summer the complaint department

due to excessive pleasantness

and the sun shone and a breeze blew, although not so much it could be called a wind, and the temperature was neither baking nor bitter. The overnight weather was also uneventful, no storms, no rain, no train-track-bending cold. I wasn’t awake but I’d guess it was some combination of dark and warm.

“We apologize for the inconvenience, but due to weather-related issues the New Haven trains will be delayed,” began the Great but Unseen Apologizer, the voice MetroNorth pipes in to offer excuses, however lame and, today, unbelievable.

“So the weather today is …?” I ask the conductor who will commiserate with me, I am sure of it.

“Too pleasant?” He deadpans, squinting out the grimed windows at the beautiful morning sky. “Excessively pleasant?”


today's weather, pleasant with a chance of delays
today’s weather, pleasant with a chance of delays

a hot mess

I spent part* of the weekend at a folk festival.

By that I mean an hour or so, but it felt longer because the sky was buggy and blazing and the farm was overrun with festies — girls and boys who strongly identify with music festivals and wear dusty, bohemian clothing and smell of humid sleeping bags.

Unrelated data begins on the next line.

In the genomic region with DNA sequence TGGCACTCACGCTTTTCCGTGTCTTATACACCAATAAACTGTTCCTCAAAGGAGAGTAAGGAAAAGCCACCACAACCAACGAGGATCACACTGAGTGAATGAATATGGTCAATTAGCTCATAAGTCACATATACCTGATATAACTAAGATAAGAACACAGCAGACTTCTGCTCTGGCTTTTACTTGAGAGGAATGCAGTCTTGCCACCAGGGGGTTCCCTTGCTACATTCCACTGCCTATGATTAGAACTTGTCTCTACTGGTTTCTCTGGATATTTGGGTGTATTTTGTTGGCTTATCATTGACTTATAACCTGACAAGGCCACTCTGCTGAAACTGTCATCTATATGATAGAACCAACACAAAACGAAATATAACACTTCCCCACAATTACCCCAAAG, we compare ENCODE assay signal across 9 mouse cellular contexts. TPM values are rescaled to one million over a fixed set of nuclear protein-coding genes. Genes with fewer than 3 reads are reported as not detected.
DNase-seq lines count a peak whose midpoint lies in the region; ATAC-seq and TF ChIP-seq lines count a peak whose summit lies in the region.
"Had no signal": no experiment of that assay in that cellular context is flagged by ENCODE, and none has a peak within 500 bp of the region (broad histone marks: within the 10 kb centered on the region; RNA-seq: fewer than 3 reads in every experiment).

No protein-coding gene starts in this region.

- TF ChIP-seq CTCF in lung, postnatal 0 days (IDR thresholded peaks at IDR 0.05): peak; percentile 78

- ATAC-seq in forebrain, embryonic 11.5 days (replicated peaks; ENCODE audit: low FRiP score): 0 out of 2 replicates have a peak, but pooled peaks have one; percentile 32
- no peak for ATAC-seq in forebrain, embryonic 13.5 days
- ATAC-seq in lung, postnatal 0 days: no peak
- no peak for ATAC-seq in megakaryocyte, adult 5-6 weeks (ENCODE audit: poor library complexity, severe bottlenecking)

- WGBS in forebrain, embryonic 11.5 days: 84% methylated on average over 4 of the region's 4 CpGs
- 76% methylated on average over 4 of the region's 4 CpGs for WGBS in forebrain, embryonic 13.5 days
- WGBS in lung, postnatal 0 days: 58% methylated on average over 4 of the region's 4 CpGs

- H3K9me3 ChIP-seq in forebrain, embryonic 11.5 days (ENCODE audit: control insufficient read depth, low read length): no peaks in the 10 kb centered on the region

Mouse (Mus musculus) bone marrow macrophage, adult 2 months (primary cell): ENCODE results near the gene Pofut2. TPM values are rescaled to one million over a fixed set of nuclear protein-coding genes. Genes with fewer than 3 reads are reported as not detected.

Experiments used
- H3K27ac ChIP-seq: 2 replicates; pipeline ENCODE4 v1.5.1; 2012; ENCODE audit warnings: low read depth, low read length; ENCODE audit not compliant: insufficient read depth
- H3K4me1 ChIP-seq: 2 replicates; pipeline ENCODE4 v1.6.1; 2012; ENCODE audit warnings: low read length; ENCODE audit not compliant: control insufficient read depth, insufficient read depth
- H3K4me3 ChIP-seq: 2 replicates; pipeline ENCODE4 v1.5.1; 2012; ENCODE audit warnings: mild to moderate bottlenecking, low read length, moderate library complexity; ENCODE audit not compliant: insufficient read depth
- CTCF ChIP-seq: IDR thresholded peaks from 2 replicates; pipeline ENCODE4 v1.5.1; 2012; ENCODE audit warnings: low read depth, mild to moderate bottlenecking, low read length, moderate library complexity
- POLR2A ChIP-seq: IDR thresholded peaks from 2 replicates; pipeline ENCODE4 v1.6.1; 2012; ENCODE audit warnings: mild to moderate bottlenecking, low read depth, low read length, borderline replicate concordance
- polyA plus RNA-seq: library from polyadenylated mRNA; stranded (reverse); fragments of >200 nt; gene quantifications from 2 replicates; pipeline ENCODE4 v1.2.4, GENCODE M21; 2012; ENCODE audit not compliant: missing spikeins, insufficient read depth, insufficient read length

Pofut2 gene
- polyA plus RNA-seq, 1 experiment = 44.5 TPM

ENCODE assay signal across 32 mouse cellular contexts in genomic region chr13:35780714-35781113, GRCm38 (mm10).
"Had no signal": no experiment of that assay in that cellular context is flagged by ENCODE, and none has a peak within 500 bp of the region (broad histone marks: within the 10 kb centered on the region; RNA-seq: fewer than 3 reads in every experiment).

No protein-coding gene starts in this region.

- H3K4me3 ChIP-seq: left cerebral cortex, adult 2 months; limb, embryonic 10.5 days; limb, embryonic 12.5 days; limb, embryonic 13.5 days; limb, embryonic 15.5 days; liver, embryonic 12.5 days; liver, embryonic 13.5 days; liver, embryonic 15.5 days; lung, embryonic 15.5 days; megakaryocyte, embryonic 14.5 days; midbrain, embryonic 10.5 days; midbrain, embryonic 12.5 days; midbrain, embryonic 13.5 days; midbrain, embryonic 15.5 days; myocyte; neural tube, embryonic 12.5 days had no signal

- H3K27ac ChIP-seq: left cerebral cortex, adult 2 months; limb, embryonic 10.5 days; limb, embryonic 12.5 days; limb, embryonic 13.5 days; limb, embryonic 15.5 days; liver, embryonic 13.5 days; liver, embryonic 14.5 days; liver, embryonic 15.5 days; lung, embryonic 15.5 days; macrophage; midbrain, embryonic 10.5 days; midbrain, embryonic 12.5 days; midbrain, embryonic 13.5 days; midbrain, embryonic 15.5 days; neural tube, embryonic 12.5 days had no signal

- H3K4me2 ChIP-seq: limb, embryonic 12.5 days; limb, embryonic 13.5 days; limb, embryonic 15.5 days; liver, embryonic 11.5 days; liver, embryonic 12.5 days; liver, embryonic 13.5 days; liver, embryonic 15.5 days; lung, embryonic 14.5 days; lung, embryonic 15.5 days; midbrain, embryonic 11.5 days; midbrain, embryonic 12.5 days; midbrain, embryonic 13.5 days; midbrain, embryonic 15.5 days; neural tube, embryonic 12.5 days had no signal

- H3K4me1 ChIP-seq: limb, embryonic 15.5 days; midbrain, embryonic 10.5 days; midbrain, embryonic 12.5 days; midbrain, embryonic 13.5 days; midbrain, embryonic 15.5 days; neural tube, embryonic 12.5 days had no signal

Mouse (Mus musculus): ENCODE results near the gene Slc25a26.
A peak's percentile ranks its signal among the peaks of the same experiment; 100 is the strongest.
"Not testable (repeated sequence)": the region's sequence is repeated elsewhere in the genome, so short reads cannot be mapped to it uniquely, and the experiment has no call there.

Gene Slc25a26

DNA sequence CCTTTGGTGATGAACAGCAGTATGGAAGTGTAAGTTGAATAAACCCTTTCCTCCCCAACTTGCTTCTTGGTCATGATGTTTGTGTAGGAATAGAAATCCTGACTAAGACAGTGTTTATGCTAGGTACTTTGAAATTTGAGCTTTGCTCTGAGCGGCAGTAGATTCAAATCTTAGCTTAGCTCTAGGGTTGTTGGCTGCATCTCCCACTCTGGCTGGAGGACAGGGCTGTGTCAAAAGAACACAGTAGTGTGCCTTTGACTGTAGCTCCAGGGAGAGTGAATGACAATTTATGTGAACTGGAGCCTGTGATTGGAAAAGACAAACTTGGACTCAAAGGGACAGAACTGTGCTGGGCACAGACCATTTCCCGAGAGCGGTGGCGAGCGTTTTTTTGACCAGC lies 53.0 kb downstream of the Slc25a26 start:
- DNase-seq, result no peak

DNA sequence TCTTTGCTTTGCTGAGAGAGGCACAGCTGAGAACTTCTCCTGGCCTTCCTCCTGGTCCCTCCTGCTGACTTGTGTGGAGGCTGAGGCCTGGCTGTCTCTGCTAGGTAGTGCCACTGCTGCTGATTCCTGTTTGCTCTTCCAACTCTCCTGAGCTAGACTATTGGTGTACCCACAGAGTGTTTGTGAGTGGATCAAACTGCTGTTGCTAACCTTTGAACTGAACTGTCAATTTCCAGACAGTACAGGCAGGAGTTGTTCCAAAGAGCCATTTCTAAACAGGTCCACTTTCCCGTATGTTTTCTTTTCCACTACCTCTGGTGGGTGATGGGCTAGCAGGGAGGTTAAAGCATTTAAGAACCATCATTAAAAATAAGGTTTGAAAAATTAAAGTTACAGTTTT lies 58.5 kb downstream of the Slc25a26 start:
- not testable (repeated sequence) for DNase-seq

My favorite place was the dancing tent, presided over by a twangy-voiced caller, attempting to lead the throngs in the Louisiana Swing.

I grew up in Iowa. When it rained, PE class was brought into the indoor gym (also humid smelling) for square dancing. I actually know how to respond to calls like allemande left your partner, dosey-do your corner, promenade one and all, promenade round the hall, singing oh Johnny, oh Johnny oh.

These folks did not and it was fun watching stray dancers trying to square off while their intendeds mistakenly launched into a Grand Right and Left. Hands were extended, then retracted, bodies collided, faces showed profound puzzlement. But they danced, oh how they danced. the louisiana swing


midsummer’s night eve

This day before the solstice is lovely, bright and cool and I feel restless in my office, its windows blocked by scaffolding. Summer days at work make me restless. I want a last day of school, a leaving behind of dusty and dim corridors, a sense of summer stretching on and on, not a day yet wasted. I recall that first afternoon of freedom — for my children on their last days of school and for myself, so long ago.

I feel as if I should be doing something like this. 
I feel as if I should be doing something like this.